Dave’s story: Travelling with a PA
4 July 2018
In 2000 while living in Zimbabwe, Dave sustained a spinal cord injury at C4/5 level diving into a shallow river.
Dave had to adapt to the immediate physical challenges of getting around, getting dressed and eating with a high level injury. He also had to adjust to using Personal Assistants (PAs).
Dave, 38, says: “It was about understanding the role of a PA and how we’d work together. It’s quite intimidating. It was like having a person who you completely rely on like a child relies on a mother for everything. However, you’re an adult and you still want to go out, be independent, and have fun.”
One of the things Dave enjoyed before his accident was travelling. He moved around a lot for work, and took regular boating trips and hitchhiked around southern Africa. Having to find a different way of travelling was a challenge for Dave.
“It was difficult. My friends always wanted to take me places but I had to constantly think about things like access, getting in and out of cars, and where I was going to sleep.”
It was during this time navigating spinal cord injury and travel that Dave met Back Up.
“A friend suggested that I go on a multi-activity course. At first I didn’t want to do it because it seemed too daunting. In the end I convinced myself to do it and it was great. It was challenging, fun, and led me to becoming heavily involved with Back Up for a long time as a wheelchair skills trainer. I even took on the Snowdon Push.”
After the course, Dave decided to take on a greater challenge – he went to Goa, India.
“Planning the trip was difficult because I didn’t know what to expect out there. I’d travelled a few times before with PAs, but nowhere as remote where there might not be facilities for disabled people. If you’re both going into a situation with little knowledge and something happens like you fall out of your chair, it’s going to be tricky,” notes Dave.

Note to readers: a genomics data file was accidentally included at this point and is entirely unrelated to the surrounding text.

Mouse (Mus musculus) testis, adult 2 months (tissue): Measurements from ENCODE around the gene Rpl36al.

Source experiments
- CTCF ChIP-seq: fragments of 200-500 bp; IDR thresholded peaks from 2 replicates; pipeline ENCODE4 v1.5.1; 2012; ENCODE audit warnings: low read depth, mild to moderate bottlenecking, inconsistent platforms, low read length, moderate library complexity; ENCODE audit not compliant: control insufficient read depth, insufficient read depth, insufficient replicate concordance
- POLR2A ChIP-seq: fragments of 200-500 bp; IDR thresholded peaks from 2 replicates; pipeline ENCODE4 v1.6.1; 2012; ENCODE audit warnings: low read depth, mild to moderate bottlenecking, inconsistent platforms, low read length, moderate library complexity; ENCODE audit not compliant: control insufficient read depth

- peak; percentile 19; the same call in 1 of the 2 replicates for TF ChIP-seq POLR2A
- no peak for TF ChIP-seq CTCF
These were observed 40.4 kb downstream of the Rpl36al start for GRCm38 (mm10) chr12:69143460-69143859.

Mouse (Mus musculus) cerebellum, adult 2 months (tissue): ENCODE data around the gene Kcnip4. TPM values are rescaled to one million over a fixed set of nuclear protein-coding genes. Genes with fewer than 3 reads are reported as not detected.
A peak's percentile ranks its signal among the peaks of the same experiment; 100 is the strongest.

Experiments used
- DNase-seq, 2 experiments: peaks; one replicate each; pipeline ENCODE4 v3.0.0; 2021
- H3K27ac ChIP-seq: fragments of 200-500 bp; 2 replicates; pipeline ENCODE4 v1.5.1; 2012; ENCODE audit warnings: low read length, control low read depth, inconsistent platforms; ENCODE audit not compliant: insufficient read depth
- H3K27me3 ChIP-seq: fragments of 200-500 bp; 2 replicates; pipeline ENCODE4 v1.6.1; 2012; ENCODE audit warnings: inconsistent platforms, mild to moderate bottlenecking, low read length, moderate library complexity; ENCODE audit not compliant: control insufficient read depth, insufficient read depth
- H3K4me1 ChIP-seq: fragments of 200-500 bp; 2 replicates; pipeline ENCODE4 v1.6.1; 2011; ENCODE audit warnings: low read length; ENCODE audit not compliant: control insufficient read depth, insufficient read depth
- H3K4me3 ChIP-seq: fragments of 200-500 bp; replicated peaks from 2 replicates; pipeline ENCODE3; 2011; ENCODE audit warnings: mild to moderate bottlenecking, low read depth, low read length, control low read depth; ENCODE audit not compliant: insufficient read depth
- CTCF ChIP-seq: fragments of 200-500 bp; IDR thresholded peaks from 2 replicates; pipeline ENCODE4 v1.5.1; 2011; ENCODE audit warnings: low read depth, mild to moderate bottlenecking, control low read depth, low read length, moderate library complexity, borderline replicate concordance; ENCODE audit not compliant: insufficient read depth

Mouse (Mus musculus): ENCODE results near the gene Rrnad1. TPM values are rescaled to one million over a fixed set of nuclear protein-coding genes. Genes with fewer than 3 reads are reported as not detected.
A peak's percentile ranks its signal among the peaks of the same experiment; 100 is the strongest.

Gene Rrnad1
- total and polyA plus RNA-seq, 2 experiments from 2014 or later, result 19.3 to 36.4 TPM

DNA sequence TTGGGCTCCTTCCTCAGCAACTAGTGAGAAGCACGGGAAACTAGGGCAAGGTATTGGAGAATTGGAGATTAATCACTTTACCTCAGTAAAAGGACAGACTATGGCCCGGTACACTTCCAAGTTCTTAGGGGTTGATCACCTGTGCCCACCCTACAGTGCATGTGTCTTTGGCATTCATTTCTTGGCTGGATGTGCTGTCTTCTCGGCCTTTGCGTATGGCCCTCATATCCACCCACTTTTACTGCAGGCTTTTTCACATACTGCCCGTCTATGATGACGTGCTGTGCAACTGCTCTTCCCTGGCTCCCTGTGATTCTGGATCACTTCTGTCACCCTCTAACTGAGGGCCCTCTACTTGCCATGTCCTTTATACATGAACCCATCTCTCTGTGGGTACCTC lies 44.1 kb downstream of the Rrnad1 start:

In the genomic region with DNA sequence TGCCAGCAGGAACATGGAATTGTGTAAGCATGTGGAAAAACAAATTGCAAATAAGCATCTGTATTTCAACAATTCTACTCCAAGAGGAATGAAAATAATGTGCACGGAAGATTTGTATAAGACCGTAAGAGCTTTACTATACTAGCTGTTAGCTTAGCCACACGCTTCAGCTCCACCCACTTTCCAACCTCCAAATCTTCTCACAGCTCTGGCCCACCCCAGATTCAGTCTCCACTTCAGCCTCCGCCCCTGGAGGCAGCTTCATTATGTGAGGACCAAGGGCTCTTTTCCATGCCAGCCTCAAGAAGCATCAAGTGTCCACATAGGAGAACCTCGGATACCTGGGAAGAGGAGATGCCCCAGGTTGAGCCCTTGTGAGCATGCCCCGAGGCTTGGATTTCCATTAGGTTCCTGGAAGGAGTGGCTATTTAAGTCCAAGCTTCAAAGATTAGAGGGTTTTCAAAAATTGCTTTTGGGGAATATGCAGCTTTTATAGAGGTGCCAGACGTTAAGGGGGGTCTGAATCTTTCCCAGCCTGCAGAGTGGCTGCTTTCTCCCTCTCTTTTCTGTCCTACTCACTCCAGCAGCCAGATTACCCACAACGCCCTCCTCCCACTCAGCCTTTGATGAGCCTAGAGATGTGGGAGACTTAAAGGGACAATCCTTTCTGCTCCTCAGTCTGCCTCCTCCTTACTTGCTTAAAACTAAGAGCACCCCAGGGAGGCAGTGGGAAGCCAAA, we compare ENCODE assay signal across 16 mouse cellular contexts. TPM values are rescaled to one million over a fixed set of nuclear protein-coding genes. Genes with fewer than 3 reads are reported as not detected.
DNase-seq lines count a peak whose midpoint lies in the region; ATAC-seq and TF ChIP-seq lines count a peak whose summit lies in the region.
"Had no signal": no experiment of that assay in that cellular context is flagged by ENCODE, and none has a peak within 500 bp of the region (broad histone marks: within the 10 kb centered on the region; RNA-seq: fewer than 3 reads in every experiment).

Dave and his PA had to think about the particular challenges they might face in a country with limited equipment and facilities for disabled people
“I needed someone who could manage, if needed, to lift and move me around. We had to plan together how to manage things like showering and bowels. It was my responsibility to find the right equipment that was portable but stable. The equipment had to be adaptable to every situation and that’s not easy to find. But I wanted to do the trip so I had to find something my PA could use. The three-month trip was a success and tested us both beyond our comfort zones.”
When travelling to different places with PAs, it’s also important for Dave to ensure he’s maintaining his independence. “My parents’ house is very small and there isn’t much space. If it’s Christmas, for example, I make sure I have PAs that I know well and trust so that they’re just another person in the room,” Dave says. “In other situations, we arrange a time when my PA and I go separate ways. I make sure I’ve got whatever I need, and if I need anything I’ll just call them. It’s crucial to have that conversation to establish that we both need space.”
For Dave, it’s very important to have boundaries when travelling with a PA.
“When going on a big trip, there tends to be a lot of excitement with the planning and finally getting to the destination. It’s important to make sure that the job doesn’t get left behind or that the lines get blurred.”
Dave is planning a trip to Pakistan and, in addition to his care needs, he’s also thinking about the different cultural issues that might arise.
“If I end up going with a PA who is a woman, there are cultural and religious values that I’ll need to take into account. It’s important to be aware of all aspects of the environment you’re going into.”
However, Dave also says it’s important to know when to take a step back from planning.
“If you know you’ve organised your trip as well as you can, then you have to believe that it’s going to be okay and enjoy it.”
If you have questions about any of the issues raised in this piece, please contact our Outreach team at firstname.lastname@example.org or call us on 020 8875 1805. You can also visit our support for you section to find out more about the services we offer and how we can help.